Marketplaces, Direct-to-Consumer Power Future of Digital Luxury Sales


For decades, luxury brands could only be found in luxury department stores, sold by retailers rather than the labels themselves. But with the growth of eCommerce allowing for more direct connections with customers, and therefore a more controlled brand message, that model may be obsolete, at least online.

Take, for instance, luxury goods conglomerate Richemont, which has spent years trying to make the wholesale eCommerce model work through YOOX Net-a-Porter and now is in “advanced discussions” with luxury marketplace Farfetch, which owns no inventory and instead provides a platform to brands and boutiques.

Richemont said Farfetch would invest directly in YOOX Net-a-Porter as a minority shareholder and provide its technology to power the digital presence for the conglomerate’s other brands, including Cartier and Van Cleef & Arpels. Richemont’s brands, or Maisons, would also join the Farfetch marketplace.

The partnership is not guaranteed — both Richemont and Farfetch said in separate statements that there are still issues to resolve over price and terms, and any transaction would be subject to regulatory approval. But Richemont noted that other “industry players” and investors have expressed interest in investing in YOOX Net-a-Porter, and the “ultimate objective” is to make YOOX Net-a-Porter “a neutral platform, with no controlling shareholders.”

Richemont is also trying to expand Net-a-Porter’s reach through a new resale initiative, powered by secondhand market technology provider Reflaunt, to allow customers to reseller designer goods. The project will ultimately include all of Net-a-Porter’s platforms, including Mr Porter and The Outnet; this is the company’s first major effort in the resale sector.

See: Luxury Brand Net-a-Porter Steps Into Resale Market

PYMNTS reported in a recent tracker that online luxury purchases grew 39% worldwide year over year in both April and May of 2020. Online retail sales are anticipated to account for 25% of total luxury purchases by 2025, up from 10% in 2019.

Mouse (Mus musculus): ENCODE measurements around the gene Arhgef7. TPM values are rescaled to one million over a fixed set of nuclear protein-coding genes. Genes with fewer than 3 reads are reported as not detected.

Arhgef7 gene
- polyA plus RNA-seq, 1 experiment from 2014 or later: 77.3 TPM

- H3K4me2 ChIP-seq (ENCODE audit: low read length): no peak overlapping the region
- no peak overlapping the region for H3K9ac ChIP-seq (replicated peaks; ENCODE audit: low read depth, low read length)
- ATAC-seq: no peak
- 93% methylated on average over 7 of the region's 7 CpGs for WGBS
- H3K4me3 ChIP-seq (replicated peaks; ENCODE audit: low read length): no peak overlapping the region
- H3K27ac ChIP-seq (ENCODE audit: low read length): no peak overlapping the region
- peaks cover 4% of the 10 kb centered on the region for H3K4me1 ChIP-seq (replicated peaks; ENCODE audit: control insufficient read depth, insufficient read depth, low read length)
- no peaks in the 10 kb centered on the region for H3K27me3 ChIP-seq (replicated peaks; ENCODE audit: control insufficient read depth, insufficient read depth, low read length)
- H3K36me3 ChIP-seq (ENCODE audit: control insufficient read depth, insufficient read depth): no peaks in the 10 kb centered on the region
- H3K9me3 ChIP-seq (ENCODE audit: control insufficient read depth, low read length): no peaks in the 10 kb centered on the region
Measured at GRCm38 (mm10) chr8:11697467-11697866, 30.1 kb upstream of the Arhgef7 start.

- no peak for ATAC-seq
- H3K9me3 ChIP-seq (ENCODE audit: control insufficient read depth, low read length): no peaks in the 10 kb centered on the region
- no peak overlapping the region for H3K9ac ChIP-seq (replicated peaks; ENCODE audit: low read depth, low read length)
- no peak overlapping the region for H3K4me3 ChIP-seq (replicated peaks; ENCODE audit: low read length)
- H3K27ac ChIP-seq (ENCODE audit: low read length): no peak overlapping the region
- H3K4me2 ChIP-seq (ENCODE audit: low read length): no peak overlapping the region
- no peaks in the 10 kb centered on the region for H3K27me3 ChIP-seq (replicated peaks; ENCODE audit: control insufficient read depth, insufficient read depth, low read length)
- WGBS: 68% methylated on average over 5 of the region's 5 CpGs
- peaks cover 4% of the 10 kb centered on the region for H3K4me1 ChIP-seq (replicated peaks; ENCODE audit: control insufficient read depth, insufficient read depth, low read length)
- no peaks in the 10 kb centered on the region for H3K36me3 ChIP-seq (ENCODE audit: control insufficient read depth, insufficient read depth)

Related: eCommerce Platform Fancy On Curbing Friction In Cross-Border Luxury Sales

Online Competition

To be sure, the obituary for the luxury department store can’t be written yet. Earlier this year, for example, private equity company Insight Partners invested $500 million in to help parent company Hudson’s Bay split the brick-and-mortar Saks operations from digital in order to allow the two segments to focus on their strengths.

The breakup and investment valued at $2 billion which is reportedly about 30% more than the total valuation of Hudson’s Bay Co. when it went private last year. Insight Partners Managing Director Deven Parekh said in a statement at the time that luxury eCommerce “is an exceptionally resilient high-growth sector,” and he aims to make Saks “the defining company in luxury eCommerce.”

Also read: Online Arm of Saks Preps IPO

And Amazon, of course, is starting to make inroads in its own luxury marketplace, which it launched just over a year ago as an invitation-only platform for U.S. Prime subscribers before opening it to a wider set of customers. Amazon Luxury Stores carries exclusive items from myriad brands, including Oscar de la Renta, Chufy, Mira Mikati and Altuzarra, and gives customers access to a reserved customer service hotline.

See: Amazon Upgrades Luxury Marketplace With Glossy Ads Aimed At Designers, Customers

PYMNTS proprietary data show that Amazon has nearly 16% share of the total clothing and apparel category and a 48% share of apparel sold online. Overall, the Seattle-based company sees 50% of all eCommerce purchases made.